Conservatives and Poverty

Conn Carroll

4/4/2014 3:00:00 PM - Conn Carroll

Commenting on a intra-left debate between Jonathan Chait and Ta-Nehisi Coates about race and poverty, Ross Douthat wrote earlier this week:

I do think that if you’re looking for a discussion of the “culture of poverty” that isn’t particularly racialized and that’s pretty intently focused on social problems in the white (and Hispanic) working class as well as in African-American communities, you can find it quite easily among right-of-center policy thinkers, in the pages and pixels of conservative journals and magazines, and (occasionally, if too-infrequently) in the rhetoric of conservative politicians as well.

As it just so happens, the May edition of Townhall Magazine will feature a lengthy interview with former-Sen. Rick Santorum (R-PA) about his new book, Blue Collar Conservatives: Recommitting to an America That Works. The full interview will be posted on May 1, but Santorum does touch on poverty in his book and below is a portion of our exchange in the issue:

Townhall: In Blue Collar Conservatives you write, “The poorest kids in San Francisco, Washington, D.C., and Salt Lake City, for example, are more than twice as likely to reach the highest income percentiles as those in Dayton, St. Louis, and Charlotte.” Why do you think we have this widening gap in the country between urban and rural areas? Do you think that is reversible?

Santorum: If you look at where poverty is the highest, where the unemployment rate is the highest, it’s predominantly in rural areas. It’s not necessarily where most people would think it is. When most people think of poverty, they think of inner-city areas like Detroit or Philadelphia. But where the poverty is most acute is in rural areas and there you are really going to have to look at the policies of the government and what they have done to create that disparity.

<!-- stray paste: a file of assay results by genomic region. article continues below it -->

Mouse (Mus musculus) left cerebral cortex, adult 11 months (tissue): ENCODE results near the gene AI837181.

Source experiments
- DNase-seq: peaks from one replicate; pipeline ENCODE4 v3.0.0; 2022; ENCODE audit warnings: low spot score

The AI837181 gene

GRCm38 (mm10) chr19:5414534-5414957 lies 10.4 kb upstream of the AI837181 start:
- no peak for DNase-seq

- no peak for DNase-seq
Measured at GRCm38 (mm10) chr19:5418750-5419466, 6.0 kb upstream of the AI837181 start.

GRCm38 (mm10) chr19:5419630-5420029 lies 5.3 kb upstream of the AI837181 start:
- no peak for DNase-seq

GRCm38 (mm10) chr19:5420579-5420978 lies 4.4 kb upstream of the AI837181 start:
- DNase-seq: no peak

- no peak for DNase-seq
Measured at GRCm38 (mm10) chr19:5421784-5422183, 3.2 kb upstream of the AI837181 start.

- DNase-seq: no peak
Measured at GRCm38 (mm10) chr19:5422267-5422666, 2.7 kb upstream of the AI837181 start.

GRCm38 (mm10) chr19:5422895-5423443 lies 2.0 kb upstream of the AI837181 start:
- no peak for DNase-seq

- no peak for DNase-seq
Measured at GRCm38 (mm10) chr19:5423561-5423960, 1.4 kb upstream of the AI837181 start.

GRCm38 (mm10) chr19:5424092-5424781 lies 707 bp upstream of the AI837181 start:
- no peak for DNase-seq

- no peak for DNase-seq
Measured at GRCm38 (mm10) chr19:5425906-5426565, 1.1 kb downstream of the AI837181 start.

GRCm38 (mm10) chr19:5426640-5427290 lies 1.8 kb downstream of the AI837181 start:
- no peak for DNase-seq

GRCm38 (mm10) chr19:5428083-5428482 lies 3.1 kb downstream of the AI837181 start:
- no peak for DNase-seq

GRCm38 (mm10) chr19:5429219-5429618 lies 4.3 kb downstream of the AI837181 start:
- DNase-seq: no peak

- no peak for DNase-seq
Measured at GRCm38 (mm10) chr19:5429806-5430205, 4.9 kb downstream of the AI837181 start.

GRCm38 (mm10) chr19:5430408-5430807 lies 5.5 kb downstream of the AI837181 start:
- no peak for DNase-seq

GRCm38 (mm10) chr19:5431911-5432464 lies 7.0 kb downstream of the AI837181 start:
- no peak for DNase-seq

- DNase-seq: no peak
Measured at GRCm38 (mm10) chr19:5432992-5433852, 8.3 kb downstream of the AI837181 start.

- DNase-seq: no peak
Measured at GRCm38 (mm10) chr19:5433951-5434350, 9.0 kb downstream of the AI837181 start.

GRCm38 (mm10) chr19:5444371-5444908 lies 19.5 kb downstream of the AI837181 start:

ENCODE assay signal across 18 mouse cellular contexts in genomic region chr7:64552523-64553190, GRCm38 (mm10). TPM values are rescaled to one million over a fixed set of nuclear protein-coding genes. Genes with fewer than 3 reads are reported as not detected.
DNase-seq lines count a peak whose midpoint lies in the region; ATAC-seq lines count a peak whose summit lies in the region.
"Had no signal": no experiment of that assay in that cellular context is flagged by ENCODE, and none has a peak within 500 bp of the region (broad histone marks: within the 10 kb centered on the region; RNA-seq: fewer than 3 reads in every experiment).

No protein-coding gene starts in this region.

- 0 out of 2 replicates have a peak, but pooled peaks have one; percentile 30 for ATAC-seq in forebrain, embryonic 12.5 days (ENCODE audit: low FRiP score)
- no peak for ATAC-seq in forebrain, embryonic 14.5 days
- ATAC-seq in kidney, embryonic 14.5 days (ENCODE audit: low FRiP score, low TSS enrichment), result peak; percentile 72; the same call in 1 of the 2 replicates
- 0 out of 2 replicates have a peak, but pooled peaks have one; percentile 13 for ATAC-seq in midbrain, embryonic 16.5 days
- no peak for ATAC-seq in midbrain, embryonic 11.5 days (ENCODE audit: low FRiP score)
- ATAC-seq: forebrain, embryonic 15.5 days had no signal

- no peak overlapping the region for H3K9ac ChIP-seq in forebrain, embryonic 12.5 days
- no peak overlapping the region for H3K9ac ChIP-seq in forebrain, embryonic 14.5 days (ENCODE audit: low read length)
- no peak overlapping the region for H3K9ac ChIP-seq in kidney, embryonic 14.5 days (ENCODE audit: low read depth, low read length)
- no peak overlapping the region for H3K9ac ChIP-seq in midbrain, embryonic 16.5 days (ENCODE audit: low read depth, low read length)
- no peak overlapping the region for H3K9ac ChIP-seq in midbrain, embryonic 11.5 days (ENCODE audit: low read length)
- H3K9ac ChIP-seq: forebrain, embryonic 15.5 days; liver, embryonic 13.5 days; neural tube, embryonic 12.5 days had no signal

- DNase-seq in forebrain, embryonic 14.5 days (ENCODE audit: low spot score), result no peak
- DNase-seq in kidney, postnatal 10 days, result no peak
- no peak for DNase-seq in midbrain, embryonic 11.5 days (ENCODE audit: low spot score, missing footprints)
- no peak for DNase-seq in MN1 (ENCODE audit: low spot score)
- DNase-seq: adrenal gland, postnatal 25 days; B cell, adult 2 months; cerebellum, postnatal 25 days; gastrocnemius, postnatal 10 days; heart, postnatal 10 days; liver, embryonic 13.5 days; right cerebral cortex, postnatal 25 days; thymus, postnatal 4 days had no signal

Certainly a big part of it is the environmental movement and the turn against a resource-based economy. And so you look at whether it is timber or whether it is mining or whether it is agriculture, there is a whole host of other things like manufacturing. Manufacturing is predominantly done outside of the urban core of most cities.

And all of these sectors of the economy have been very much under assault from the environmentalists. And therefore there is a lack of opportunity. And because of the nature of the community, small town America doesn’t have a lot of options.

Where as in urban America there is a huge city around you. There are all sorts of places you can go for job opportunities that you don’t necessarily have in small-town or rural America.

The phrase "culture of poverty" does not appear any where in Santorum's book. But despite his desire not to be "pigeonholed" as the "social conservative" candidate, much of it does focus on the decline of American culture generally, and marriage specifically.

Santorum, however, does not blame gay marriage for any of this. In fact, he explicitly says, "Let me be clear—I am not blaming the breakdown of marriage and the family on the same-sex marriage movement."

Instead, Santorum largely blames the federal government, specifically the tax code and welfare state, for creating a series of incentives that discourage marriage.

I don't agree with all, or even many, of Santorum's policies, but his ability to address poverty in non-racial terms should be commended.